“Alexa: find me a new wife.” It shouldn’t be too difficult for a smart speaker to match-make a billionaire one hundred and thirty — make that sixty-five — times over. Moreover, if she can’t, then a byline like that on Jeff Bezos’s Tinder biography can. Even the most fastidious of dating site suitors won’t immediately swipe left (inexpert in this forum, I had to check the direction of swipe with a colleague who is) as she (or he, being politically correct, I suppose) might otherwise do when confronted with a profile photograph resembling one of the more outlandish creatures from Tolkien’s legendarium.
The first Monday in January, when most marriages buckle under the cumulative strain in the aftermath of Christmas and the onset of an abstemious period, now has semi-official designation as ‘Divorce Day’. The world’s richest man barely made it past. He was one day late. Perhaps he ordered a divorce on Amazon Prime? Maybe his wife was disappointed with her gift. Expectations must be high when your husband doesn’t just have an account on Amazon — he actually owns it.
I read the statement announcing the split and was confused to read they’d decided on this after “a long period of loving exploration”. Is 'loving' there an adjective? Were they seeking new frontiers like Columbus, hand-in-hand, or is that a euphemistic metaphor for prolonged intimacy/swinging? Alternatively, is 'loving' there a verb? They really enjoyed travelling intrepidly but now they don't?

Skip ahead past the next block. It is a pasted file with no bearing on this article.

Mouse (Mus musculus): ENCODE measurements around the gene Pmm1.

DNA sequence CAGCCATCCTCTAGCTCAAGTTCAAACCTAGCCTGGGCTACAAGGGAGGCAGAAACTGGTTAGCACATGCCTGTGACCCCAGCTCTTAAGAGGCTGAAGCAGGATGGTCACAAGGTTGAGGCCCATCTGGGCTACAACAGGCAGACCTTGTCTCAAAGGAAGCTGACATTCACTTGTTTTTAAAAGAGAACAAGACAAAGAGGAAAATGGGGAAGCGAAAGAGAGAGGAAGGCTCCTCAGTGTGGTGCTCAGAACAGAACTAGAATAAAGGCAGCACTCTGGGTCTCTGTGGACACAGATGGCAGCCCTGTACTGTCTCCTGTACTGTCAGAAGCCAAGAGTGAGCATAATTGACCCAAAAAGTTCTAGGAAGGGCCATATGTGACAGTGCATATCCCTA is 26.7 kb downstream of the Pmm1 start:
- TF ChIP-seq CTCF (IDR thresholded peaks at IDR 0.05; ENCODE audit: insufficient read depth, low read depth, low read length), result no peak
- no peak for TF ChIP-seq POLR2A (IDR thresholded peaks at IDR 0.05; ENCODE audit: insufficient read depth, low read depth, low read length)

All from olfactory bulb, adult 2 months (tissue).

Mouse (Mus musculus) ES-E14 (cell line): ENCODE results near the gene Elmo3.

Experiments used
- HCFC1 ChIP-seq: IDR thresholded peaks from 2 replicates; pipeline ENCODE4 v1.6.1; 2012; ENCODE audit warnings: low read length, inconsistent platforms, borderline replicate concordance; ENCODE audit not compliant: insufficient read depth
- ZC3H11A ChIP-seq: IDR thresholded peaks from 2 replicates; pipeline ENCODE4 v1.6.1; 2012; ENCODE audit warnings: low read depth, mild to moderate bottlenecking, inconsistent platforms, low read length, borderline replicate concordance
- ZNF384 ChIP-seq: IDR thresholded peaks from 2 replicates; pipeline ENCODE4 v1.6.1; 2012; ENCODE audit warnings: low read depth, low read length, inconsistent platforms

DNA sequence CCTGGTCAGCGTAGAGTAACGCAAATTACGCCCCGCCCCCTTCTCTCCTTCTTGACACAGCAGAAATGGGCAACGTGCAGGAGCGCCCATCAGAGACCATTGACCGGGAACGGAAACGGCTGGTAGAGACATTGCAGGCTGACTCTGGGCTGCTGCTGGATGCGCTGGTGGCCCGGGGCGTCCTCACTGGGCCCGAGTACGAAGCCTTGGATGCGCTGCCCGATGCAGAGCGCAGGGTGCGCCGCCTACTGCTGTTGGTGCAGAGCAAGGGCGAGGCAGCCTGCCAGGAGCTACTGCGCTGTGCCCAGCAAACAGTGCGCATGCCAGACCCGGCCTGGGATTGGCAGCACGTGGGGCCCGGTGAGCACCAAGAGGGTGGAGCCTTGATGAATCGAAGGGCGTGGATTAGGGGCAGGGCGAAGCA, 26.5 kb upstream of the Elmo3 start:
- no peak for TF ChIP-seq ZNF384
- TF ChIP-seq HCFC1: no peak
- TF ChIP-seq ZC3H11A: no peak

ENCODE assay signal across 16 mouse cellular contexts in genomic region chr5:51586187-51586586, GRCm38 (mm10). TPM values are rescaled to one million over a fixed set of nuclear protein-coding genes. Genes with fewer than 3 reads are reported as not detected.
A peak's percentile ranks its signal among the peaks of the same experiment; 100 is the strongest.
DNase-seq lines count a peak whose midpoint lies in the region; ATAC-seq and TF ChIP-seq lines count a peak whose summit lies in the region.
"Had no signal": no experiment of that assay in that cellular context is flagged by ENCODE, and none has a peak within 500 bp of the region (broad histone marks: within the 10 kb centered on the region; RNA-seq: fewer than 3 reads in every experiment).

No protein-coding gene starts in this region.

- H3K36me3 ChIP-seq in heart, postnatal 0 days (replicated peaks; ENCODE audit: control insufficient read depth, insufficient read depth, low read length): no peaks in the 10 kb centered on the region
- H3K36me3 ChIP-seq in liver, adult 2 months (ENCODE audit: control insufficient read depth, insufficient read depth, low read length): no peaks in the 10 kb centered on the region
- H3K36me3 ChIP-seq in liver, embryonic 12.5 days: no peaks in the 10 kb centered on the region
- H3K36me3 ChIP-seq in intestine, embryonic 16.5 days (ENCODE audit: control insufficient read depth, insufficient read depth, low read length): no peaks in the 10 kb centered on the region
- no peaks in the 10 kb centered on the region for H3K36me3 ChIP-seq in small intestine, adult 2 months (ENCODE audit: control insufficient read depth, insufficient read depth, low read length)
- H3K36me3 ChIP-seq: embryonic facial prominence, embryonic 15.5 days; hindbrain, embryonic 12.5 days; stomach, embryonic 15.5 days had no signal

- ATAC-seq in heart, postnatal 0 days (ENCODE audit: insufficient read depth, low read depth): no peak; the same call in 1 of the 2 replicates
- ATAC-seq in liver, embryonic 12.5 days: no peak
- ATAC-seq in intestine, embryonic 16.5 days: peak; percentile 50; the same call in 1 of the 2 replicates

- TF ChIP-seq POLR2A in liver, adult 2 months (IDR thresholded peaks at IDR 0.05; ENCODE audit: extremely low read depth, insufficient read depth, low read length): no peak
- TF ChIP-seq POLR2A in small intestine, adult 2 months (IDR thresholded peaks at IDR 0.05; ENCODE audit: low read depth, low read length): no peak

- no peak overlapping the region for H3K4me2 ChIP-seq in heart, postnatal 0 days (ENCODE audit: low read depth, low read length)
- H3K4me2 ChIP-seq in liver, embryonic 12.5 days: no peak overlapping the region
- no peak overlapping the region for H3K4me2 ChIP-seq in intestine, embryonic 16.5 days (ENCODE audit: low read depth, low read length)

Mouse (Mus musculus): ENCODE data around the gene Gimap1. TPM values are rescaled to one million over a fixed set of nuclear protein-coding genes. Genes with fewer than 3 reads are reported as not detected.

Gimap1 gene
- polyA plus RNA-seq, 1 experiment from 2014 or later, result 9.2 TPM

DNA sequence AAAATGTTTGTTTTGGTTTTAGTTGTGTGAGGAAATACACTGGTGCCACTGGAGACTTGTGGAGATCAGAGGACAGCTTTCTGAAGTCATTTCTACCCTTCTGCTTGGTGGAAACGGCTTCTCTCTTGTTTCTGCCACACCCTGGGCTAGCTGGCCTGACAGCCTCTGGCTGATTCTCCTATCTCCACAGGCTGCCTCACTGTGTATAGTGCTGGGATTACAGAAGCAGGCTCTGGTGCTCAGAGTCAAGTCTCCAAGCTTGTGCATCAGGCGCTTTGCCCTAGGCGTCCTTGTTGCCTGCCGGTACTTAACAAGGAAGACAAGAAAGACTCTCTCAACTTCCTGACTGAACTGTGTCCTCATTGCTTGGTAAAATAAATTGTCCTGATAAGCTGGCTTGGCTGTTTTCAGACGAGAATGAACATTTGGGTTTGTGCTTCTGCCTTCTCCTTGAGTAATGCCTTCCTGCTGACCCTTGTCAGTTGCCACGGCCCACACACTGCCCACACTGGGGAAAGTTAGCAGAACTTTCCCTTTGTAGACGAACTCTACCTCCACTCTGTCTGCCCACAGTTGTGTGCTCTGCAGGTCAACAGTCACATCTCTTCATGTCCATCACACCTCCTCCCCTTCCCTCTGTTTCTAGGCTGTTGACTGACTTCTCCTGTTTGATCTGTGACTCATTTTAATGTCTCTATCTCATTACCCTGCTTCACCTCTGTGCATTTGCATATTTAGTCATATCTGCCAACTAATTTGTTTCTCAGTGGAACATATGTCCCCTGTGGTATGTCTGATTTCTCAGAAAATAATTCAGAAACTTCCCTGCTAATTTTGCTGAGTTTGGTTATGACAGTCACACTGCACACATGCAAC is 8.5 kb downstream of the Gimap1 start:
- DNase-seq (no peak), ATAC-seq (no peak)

If I were divorcing (I'm in the middle of a three-week pink ticket while my wife is away and it might have already happened for all I know) and I ran a listed corporation, the share price of which would be extremely sensitive to a news story like this, I would be much more precise with my language.
What was it that first attracted you to the plutocratic president/CEO and founder of the world’s largest company by market capitalisation?
One’s first instinct on reading a headline like "World’s richest bloke to divorce" is to think, “Ooh, that’s got to hurt in the morning”, followed by "Short the $hit out of that stock". If I could reverse that thought process, then I might have one of the essential ingredients forming the basis of a trader. Thing is, though, Jeff Bezos could live to a hundred, losing $1bn annually, and still number among the richest men in the world. Even without an hermetically sealed pre-nuptial agreement, he could remarry, divorce, halve his wealth half a dozen times and still have a chunk of change left over.
I could not. I’ve looked at the worst-case scenario (usually, it’s the same as the eventual scenario) and I know for certain that in the event of me being served papers on January 7 one year, then my wife, an accountant, a CFA, an analyst, a fund manager, a business entrepreneur and an administrative genius, would, in figurative — perhaps literal — terms, systematically dismember and reduce me to my component parts, no quarter given, let alone a half. She would divide everything in two — and then take both halves.